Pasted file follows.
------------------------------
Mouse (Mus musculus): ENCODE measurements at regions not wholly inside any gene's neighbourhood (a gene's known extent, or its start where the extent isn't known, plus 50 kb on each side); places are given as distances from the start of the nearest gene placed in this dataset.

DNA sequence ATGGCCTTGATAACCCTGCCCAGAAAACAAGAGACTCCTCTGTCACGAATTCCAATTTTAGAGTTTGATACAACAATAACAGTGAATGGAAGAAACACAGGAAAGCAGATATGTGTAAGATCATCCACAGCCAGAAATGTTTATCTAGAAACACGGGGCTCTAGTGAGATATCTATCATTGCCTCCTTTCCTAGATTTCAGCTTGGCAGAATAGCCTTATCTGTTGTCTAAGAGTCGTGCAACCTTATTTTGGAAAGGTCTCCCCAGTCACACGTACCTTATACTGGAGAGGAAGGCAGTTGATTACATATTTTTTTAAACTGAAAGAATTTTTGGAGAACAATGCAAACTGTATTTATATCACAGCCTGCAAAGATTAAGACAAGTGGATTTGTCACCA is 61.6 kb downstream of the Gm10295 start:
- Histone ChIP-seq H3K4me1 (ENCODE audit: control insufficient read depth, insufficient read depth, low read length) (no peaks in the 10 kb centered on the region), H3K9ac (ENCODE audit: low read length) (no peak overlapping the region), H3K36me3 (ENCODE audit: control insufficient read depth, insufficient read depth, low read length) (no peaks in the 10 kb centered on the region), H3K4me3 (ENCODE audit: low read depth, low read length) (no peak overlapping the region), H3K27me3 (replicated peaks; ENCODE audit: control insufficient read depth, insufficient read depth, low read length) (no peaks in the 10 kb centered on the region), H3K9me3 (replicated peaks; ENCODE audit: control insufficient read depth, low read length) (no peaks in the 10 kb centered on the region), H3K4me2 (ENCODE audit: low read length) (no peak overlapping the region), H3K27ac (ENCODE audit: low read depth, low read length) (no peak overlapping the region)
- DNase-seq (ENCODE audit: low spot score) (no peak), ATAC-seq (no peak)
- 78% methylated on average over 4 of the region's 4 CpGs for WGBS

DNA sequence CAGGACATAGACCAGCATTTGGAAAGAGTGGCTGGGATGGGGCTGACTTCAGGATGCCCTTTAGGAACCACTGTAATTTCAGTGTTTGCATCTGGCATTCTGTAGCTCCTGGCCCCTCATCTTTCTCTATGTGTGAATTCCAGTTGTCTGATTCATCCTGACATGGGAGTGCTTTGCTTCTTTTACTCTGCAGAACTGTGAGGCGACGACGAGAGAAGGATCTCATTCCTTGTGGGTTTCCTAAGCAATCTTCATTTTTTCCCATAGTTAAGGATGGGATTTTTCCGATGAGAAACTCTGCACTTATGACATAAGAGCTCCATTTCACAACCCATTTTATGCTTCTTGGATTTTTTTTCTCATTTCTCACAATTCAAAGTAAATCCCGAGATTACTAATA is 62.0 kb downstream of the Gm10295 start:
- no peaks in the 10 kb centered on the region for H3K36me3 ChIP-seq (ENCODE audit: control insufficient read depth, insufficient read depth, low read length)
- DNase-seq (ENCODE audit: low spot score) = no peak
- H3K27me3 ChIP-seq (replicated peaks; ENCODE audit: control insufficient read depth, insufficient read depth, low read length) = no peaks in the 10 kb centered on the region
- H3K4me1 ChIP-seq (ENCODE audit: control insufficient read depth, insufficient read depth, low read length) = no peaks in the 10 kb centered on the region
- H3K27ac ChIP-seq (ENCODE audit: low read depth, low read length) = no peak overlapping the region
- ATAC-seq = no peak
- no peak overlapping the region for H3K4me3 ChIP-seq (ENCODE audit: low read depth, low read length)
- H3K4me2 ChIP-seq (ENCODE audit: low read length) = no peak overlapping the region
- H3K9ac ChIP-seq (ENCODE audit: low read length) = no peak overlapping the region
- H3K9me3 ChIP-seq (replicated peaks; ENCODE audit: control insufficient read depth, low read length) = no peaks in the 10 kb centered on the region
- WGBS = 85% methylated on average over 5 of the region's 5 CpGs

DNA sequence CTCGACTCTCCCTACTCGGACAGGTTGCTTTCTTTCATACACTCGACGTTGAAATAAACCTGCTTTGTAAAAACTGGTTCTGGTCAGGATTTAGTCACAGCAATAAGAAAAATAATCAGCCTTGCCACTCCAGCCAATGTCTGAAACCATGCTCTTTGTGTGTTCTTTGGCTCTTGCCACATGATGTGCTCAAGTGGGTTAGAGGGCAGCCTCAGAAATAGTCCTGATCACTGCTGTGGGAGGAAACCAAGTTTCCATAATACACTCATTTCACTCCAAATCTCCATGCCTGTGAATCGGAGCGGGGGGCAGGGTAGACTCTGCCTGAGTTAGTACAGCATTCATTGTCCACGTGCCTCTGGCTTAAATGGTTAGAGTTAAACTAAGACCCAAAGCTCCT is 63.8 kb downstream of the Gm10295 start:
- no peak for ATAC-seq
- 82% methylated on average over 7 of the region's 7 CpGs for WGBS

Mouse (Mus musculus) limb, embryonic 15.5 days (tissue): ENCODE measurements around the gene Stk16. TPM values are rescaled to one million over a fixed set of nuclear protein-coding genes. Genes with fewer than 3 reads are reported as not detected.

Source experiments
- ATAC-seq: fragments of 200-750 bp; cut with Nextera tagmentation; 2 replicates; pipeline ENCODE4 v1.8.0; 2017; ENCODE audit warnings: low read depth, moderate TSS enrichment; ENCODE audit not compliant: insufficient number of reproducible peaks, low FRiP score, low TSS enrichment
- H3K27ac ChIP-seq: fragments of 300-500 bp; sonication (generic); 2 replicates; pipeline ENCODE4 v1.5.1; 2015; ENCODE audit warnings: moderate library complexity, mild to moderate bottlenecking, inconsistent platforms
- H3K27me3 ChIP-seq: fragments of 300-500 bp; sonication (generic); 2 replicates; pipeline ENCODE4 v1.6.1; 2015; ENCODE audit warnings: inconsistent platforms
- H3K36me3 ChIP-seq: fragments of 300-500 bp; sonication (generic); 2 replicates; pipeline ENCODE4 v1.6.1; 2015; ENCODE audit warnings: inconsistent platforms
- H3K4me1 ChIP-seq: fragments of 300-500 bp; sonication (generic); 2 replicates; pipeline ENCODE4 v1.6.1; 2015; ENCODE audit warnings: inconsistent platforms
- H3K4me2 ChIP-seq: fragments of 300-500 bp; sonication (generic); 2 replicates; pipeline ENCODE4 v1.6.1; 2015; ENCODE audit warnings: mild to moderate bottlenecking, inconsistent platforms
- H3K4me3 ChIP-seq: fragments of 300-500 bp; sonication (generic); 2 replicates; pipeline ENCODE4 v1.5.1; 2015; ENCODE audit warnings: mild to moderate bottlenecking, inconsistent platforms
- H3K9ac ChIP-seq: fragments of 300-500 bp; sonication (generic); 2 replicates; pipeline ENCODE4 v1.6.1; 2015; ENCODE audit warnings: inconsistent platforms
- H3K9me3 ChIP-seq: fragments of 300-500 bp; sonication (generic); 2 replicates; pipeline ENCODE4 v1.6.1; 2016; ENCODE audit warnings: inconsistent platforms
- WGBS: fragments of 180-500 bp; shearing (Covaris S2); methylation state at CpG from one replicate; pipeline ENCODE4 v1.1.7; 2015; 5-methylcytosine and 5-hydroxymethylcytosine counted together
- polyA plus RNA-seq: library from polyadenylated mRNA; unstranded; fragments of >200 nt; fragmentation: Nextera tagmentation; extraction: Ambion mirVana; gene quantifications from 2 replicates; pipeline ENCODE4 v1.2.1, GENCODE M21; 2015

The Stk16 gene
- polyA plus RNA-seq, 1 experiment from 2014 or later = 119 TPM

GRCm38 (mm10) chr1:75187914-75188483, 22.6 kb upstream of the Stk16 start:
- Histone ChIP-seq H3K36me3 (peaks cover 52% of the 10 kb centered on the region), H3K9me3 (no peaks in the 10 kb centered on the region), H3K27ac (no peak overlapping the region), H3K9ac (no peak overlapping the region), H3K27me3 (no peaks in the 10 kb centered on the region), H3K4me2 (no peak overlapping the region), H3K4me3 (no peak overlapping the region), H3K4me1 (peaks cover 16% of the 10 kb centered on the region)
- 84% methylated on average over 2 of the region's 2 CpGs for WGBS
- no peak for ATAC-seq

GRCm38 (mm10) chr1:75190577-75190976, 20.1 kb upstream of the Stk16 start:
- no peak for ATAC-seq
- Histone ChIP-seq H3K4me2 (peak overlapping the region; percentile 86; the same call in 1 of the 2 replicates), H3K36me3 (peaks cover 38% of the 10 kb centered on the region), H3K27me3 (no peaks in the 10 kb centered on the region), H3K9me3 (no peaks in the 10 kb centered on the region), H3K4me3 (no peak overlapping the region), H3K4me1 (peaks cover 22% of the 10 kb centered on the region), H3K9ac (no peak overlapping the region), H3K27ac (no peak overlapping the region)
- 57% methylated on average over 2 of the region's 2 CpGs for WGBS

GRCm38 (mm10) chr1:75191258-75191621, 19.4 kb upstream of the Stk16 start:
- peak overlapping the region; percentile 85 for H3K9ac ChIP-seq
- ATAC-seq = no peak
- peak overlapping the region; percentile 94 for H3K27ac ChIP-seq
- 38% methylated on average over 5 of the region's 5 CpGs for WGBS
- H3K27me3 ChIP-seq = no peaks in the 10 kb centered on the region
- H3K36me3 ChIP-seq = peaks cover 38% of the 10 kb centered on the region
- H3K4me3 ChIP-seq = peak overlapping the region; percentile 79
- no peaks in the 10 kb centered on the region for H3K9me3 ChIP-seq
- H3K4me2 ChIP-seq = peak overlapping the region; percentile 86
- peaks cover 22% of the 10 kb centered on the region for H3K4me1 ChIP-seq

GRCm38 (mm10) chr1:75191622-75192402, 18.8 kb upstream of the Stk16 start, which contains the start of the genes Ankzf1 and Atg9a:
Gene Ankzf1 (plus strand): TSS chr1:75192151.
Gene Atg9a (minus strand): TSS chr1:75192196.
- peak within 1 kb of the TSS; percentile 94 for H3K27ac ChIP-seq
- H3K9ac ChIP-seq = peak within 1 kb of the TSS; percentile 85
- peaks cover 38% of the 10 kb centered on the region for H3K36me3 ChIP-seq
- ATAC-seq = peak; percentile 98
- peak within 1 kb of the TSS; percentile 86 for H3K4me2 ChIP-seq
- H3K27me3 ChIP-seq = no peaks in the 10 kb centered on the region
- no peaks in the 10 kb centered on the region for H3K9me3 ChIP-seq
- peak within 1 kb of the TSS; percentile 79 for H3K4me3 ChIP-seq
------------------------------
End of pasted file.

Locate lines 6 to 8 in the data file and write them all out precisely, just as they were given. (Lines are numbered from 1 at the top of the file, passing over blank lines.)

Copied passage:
DNA sequence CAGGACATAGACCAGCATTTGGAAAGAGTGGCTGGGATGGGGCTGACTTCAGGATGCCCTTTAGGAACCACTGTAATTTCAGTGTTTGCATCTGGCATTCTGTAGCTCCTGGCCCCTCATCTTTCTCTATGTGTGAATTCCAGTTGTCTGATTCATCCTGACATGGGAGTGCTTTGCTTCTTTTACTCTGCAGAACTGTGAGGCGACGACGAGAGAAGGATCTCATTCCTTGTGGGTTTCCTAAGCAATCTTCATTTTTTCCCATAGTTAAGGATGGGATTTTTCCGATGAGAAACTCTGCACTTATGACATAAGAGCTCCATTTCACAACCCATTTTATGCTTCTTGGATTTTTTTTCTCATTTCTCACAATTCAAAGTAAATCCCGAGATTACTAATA is 62.0 kb downstream of the Gm10295 start:
- no peaks in the 10 kb centered on the region for H3K36me3 ChIP-seq (ENCODE audit: control insufficient read depth, insufficient read depth, low read length)
- DNase-seq (ENCODE audit: low spot score) = no peak